Income Protection

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Income Protection
Income Protection

Mortgage Protection

Lee Gathercole and Neezam Romjon talk all about Income Protection. 

How does income protection work?

Income protection is a policy that guarantees you an income if you can’t work due to an accident or an illness, after a specified period of time.

As a basic example, you work for an employer that gives you sick pay for one month – so you still receive your normal income from work for one month. But if you still can’t work after that period, you would be reliant on statutory sick pay (SSP) which is under £100 a week.

Income protection is designed to kick in and start paying out from when sick pay stops. So in our example, in the second month of not being able to work you will receive a set monthly income of an amount stated in your policy.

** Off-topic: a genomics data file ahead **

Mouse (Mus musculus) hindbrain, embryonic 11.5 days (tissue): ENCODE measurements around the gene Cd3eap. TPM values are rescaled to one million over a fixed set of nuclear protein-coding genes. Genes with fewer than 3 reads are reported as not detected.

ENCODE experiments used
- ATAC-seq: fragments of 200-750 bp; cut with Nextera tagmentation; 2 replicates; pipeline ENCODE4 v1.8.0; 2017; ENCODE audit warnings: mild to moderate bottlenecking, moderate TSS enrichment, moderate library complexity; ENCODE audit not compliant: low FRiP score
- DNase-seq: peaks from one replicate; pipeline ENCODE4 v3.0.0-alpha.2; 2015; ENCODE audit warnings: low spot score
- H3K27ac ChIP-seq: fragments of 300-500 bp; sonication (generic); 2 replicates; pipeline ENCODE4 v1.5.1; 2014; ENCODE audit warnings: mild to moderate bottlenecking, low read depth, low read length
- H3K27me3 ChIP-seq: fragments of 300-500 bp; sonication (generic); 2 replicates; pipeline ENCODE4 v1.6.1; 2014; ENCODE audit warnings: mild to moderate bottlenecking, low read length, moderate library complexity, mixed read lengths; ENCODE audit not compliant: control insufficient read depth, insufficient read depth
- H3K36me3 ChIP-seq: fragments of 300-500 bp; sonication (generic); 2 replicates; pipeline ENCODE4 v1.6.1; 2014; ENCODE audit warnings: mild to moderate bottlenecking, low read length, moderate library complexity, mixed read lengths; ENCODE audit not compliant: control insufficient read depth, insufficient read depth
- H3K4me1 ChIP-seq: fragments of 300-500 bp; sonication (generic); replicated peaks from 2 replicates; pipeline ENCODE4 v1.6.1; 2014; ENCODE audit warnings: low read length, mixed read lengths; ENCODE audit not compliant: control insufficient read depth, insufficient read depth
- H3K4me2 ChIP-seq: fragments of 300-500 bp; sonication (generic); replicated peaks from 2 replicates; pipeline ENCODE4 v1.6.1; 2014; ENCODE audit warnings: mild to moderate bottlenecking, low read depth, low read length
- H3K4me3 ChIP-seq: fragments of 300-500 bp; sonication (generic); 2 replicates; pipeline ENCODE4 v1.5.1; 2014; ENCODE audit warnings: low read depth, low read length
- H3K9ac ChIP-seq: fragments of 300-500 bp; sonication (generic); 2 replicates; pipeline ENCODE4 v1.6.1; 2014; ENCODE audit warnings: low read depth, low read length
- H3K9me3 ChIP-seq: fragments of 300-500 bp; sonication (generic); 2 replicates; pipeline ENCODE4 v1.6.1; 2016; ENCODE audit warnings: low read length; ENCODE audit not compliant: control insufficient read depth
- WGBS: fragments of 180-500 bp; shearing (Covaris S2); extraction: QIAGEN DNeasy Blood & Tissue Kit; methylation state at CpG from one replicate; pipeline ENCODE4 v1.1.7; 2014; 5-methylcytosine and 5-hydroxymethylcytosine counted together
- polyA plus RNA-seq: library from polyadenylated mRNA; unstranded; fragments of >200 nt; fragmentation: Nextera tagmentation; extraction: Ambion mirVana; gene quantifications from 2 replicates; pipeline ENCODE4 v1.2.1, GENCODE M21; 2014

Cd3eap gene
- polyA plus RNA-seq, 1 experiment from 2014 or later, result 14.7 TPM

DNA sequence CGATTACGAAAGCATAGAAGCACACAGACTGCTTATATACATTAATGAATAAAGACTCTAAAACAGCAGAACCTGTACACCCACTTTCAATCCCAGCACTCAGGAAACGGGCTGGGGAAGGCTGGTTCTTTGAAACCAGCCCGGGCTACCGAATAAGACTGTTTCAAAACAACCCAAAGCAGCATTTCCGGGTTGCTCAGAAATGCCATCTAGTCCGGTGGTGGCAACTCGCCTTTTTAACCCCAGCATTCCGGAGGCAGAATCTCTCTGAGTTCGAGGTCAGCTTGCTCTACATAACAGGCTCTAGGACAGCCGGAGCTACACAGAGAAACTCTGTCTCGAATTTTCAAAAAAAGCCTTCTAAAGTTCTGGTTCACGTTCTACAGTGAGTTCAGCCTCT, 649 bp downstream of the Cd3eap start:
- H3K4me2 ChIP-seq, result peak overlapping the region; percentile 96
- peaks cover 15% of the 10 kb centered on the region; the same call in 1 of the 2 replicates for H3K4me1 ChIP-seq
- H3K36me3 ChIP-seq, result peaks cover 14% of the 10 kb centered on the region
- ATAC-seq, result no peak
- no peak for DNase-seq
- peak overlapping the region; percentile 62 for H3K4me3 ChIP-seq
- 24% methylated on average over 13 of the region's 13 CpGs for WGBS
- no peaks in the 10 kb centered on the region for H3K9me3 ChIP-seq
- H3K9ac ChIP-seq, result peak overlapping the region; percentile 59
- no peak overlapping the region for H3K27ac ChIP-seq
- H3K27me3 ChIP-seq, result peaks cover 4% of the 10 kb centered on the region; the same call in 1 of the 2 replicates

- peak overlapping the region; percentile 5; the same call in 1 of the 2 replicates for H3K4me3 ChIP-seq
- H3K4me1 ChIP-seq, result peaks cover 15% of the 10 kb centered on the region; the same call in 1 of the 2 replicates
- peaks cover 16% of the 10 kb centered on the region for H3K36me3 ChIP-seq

There are certain limits on what you can protect, but as an example it might pay out £2,000 a month either until you return to work or, in the very worst case scenario, until you retire. There are also some policies that will pay out for a set period of time.

The idea is that you can still pay your mortgage and your bills without having to borrow money to cover your costs – which is obviously a very dangerous place to be.

Is income protection worth it? Do I need it? Who should have it?

It’s absolutely worth it. And in terms of who needs it – anyone that has an income should look to protect it. Whether you’re employed or self-employed or you’re receiving income from a rental property. Not many of us can afford to lose an income that’s coming in.

If you can’t afford to lose your employed income or if you haven’t got an income coming from your business then you should set up income protection.

An employer would cover your income for a short period of time, but what do you do afterwards? What happens if you can’t work for a year or two – or even longer? How will you pay your mortgage, your bills and everything else?

What are the pros and cons of income protection?

As we’ve heard, the big benefit of income protection is to make sure you can maintain your lifestyle if you can’t work due to illness or injury.